Level Letters: Did you have to stop to realize?

She asked, “Did you have to stop to realize that’s what was hurting you?”

“Yes. Yes, I did.”

She stopped on the trail and turned back, eyebrows raised, “Wow, what a metaphor for life.”

We were hiking and talking about the ways life has been different over the past six or so months. My friend asked if I missed teaching yoga. An old injury of mine came up and I said I needed to change the way I create sequences of poses because as much as I want my body to love doing many Warrior Twos, it in fact does not. The pose is foundational and great for lots of people; a little of it is great for me, but too much of it lands me alternating heat and ice on my back and visiting the chiropractor far more often than I’d like. It took a year of problems and an accidental hiatus from the pose to realize the cause of the problem.

“Did you have to stop to realize that’s what was hurting you?”

Human beings are incredible, adaptive creatures. We can and will adapt to nearly anything. Sometimes, you have to stop and remember that just because you can endure something, it doesn’t mean you should. 

Some time ago, I spent several years in a job I knew I didn’t love, but seemed to have more good than bad to offer for the bulk of the time I was there. As things devolved, I felt more and more confused and unhappy, but continued to convince myself that what needed to change was me: my outlook, my mindset, my attitude… and then it would be fine. I could make this work.

I could make it work, but eventually had the (blessed) lightbulb moment that I didn’t have to make it work. After much debate, I quit the job. Some of the relief was instant. A lot of it was of the slow-release variety.

As people were kind in new workplaces, as colleagues behaved respectfully of boundaries and outside interests, I realized what a strange, unhealthy environment I had convinced myself was normal.

As I felt myself actually look forward to doing work, I realized how I’d pushed myself to do work I was never made for, thinking it was typical to have to work really hard to be happy. I do think happiness is a choice, but it is significantly more work when you refuse to change things in your life that are causing pain.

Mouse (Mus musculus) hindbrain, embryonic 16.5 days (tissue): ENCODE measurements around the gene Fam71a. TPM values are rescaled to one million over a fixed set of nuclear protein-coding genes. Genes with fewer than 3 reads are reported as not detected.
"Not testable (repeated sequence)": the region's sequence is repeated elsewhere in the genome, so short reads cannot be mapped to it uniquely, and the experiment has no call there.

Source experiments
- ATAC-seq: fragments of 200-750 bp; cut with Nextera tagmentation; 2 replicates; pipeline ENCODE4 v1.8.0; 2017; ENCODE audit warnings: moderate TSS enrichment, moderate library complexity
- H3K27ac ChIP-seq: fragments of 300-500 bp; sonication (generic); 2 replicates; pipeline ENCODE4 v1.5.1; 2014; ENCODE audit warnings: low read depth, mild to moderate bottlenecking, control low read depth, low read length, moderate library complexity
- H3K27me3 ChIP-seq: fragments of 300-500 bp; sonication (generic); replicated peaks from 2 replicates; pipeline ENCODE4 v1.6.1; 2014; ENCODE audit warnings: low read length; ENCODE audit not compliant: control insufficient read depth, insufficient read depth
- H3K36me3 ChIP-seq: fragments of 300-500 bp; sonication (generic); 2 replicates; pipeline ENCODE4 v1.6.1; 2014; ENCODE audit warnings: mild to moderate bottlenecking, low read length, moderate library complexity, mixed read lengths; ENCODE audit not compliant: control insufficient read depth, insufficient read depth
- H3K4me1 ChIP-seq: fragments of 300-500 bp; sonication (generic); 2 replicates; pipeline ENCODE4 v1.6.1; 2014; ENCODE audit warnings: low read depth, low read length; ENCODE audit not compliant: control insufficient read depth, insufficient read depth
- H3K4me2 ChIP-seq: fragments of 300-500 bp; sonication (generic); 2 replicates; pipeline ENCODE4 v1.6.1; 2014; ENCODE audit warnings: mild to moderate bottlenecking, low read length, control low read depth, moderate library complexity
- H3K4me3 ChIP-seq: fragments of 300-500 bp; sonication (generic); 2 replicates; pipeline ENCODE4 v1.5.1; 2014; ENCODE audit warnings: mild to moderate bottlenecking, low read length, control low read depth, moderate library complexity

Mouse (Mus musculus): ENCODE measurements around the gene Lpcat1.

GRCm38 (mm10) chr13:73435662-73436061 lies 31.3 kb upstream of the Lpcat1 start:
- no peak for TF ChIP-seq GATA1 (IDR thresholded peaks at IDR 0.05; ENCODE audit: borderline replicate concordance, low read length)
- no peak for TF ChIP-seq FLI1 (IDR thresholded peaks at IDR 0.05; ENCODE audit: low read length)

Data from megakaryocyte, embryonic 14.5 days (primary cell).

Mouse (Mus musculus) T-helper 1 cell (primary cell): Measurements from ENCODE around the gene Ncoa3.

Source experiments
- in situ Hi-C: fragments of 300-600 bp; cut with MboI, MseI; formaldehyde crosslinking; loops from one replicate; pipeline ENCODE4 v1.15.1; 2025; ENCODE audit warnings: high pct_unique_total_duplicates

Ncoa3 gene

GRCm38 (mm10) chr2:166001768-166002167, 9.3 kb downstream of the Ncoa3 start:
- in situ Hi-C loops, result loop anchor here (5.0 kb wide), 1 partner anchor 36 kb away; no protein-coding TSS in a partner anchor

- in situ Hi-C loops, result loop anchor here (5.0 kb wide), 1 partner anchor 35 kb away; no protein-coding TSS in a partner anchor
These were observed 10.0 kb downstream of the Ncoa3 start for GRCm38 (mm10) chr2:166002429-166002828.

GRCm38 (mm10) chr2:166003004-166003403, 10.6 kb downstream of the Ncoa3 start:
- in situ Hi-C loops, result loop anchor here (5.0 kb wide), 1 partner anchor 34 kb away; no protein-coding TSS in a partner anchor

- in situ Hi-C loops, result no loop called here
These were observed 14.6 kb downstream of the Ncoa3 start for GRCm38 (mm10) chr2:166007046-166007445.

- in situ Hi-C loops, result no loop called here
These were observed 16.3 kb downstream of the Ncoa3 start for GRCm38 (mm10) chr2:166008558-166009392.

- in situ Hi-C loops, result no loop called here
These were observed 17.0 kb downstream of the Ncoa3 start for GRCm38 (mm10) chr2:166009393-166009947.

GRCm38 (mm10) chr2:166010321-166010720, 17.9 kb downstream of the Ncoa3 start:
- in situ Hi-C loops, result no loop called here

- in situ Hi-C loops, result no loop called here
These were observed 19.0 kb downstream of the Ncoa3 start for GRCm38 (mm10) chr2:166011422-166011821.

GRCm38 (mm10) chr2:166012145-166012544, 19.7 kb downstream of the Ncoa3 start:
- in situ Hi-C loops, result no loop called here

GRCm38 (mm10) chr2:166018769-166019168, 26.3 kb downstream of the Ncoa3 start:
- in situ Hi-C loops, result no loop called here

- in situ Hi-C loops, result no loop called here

We move through our days with routine, often busy, feeling like there are hardly enough hours in the day to keep up much less to take a breath.


The stop so often precedes the realization. Maybe that’s why we fight it.

Stop and see what you realize. Let it catch up. Pause, and see what finds you.

– LL

Such a Fun Age, a novel by Kiley Reid
I finished this book this week and really loved it. A popular description of the book tells you it “explores the stickiness of transactional relationships, what it means to make someone ‘family,’ and the complicated reality of being a grown up.” It’s also a pleasure to read.

A Week of No Social Media
This was a super solid decision for my week. I love browsing Instagram, finding new artists or writers, and seeing what friends are up to, but sometimes I think “reacting” to people’s posts masquerade as actually connecting with them, but leaves me feeling a little empty. Removing this option for myself led to more reading, less screen time, and more energy. If you try it, tell me how it goes!

TAYLOR SWIFT and folklore.
Taylor Swift is consistently a daymaker, but this week especially, because homegirl pulled a “hey guys, I’m dropping an album tonight, is that cool? lol” style launch. I’m here for it. Also, I am perhaps the one person who in fact does hear one of Swift’s ballads and think “I can’t wait to binge listen to this one (slightly depressing) song.” So. Loving it. If Lover was made for listening while walking sweet city streets, folklore is for walks through the woods. Truly a 2020 gift.


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